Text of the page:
The software side is a mixed bag of "Hey, that's cool!" with "Arrgh, please kill me!" On the cool side it has some robust security features, including onboard and SD storage encryption, remote wipe--why isn't this a standard part of Android yet?--and tons of control for your IT admin. Your office really has no excuse to not to let you use this phone. On the bad side, there is just a ton of bloatware on this. I'm not a fan of the MotoBLUR overlay, even if they're not calling it that anymore. That aside, they cram it will so much extraneous software it's ridiculous. Do you need Citrix or VZ Navigator? No, you probably don't. Can you get rid of it without rooting it? No.... (Oh, by the way kids, the bootloader is locked.)"
"Checks conducted by Canaccord analyst T. Michael Walkley indicate strong initial upgrade sales for RIM's new BlackBerry OS 7 smartphones, particularly the Bold 9900 at Verizon. But demand for it appears to be concentrated among business users.
"'With the Bold 9900 the first compelling new BlackBerry in nearly two years for Verizon customers, we were encouraged that our checks indicated Verizon's large BlackBerry enterprise base appears to have strong demand for the first BlackBerry OS 7 device on Verizon's network,' Walkley writes.
"'However, our more consumer-centric retail store checks indicated smartphone consumers continue to overwhelmingly choose the iPhone 4 or new Android smartphones versus the $250 Bold 9900.'"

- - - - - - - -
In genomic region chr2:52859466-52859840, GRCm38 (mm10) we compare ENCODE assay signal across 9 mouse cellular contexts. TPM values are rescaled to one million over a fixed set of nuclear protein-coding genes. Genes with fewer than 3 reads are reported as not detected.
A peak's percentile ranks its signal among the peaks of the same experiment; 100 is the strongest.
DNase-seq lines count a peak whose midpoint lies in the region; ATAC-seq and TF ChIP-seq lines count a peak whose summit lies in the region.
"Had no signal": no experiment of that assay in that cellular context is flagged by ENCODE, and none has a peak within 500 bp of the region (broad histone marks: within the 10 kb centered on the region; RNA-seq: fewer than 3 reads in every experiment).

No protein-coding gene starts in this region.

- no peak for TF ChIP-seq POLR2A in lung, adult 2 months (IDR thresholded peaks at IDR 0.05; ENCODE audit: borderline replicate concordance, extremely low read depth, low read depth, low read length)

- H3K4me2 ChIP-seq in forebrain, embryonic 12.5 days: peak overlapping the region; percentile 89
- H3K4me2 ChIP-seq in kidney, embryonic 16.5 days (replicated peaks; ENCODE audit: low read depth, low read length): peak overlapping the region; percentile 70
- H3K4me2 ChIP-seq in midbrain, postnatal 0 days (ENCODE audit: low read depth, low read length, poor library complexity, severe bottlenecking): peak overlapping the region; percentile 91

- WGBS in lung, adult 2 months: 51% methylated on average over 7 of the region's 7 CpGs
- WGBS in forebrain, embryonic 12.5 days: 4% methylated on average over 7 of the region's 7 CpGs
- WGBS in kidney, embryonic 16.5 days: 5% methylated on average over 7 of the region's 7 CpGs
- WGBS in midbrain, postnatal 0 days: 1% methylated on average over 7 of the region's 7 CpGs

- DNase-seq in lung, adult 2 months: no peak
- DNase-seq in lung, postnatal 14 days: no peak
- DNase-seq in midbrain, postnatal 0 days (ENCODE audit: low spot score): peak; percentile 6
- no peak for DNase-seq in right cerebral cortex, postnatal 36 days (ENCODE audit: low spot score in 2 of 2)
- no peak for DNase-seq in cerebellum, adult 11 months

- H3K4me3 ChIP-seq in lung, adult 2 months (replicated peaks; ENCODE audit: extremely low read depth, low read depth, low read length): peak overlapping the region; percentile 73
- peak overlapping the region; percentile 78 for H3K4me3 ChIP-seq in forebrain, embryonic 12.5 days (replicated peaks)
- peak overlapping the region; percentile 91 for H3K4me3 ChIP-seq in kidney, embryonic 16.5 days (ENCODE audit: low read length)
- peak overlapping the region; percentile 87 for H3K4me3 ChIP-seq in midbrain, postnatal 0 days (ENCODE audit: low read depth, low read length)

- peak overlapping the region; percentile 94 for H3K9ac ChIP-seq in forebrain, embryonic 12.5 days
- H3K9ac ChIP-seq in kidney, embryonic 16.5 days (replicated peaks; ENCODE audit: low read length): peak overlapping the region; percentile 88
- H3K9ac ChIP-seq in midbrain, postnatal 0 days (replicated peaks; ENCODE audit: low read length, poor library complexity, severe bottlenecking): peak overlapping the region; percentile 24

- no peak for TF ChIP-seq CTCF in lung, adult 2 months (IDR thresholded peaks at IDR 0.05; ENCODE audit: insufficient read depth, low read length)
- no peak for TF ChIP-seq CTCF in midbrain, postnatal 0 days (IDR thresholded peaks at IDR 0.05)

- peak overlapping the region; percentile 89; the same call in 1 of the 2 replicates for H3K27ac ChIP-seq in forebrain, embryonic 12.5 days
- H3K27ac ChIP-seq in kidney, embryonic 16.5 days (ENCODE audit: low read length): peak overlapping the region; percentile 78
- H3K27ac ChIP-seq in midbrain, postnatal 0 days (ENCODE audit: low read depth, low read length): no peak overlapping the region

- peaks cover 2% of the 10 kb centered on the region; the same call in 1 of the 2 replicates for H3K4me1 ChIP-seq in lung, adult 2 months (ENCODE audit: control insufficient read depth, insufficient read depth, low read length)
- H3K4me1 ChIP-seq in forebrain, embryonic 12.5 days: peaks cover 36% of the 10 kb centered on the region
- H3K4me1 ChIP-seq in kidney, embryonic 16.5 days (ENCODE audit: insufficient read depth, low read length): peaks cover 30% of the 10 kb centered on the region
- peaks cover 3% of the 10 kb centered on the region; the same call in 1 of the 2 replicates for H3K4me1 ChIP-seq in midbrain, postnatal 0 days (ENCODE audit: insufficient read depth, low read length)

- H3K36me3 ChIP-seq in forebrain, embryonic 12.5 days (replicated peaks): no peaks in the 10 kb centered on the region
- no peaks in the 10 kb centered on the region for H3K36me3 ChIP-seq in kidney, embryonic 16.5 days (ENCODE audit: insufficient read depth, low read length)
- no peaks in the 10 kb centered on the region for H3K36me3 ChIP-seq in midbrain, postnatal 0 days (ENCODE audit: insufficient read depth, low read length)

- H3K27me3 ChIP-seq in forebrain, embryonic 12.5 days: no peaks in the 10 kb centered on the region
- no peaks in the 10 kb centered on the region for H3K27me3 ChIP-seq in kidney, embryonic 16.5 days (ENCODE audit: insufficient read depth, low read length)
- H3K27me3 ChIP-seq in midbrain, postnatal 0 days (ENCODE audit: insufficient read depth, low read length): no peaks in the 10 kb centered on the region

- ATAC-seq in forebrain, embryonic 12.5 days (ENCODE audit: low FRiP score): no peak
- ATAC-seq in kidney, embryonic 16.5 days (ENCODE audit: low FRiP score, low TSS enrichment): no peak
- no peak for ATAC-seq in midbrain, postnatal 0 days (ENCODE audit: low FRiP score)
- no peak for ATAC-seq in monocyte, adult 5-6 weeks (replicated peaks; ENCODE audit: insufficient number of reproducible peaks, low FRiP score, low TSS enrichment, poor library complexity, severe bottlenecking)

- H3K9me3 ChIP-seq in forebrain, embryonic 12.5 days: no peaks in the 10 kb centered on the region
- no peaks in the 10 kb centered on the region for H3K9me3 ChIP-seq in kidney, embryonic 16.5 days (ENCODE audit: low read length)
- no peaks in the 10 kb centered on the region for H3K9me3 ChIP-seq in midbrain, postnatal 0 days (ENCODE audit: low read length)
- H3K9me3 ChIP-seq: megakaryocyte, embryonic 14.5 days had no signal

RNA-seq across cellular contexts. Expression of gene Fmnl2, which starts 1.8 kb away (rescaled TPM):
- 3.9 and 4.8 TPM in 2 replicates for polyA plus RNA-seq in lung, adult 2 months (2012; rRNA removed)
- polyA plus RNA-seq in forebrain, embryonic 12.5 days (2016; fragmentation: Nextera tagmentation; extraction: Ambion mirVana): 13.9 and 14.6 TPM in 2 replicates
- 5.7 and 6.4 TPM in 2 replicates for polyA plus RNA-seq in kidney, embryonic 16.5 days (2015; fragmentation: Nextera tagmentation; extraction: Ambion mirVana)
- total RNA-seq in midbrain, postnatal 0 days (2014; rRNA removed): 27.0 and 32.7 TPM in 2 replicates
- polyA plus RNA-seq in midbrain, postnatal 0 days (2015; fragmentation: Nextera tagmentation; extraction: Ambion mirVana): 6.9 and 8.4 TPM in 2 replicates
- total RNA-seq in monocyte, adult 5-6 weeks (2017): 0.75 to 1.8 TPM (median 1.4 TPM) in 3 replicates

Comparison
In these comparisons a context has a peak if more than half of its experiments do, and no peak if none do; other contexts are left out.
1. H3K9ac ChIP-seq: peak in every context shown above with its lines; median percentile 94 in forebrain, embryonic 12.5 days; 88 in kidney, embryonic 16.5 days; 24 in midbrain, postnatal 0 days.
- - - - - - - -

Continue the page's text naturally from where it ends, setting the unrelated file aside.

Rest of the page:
Oh BlackBerry. Remember, there are more consumers than businesses, and replacement markets aren't growth.
So the EXIF data suggests the image, which identifies itself as coming from an iPhone 4, was cut down from a bigger-than-iPhone 4 camera (8MP rather than 5MP).
OK. But: "Now you may recall that we were recently tripped up by an image that seemed to have been captured by an unannounced iPad, but was actually taken by an iPhone and then uploaded by an iPad running software that altered the EXIF data. We suppose that a similar scenario is also possible here, but there's one compelling piece of evidence which suggests that this is indeed a genuine iPhone 5 photo: it was supposedly shot by an Apple engineer eating his lunch at work."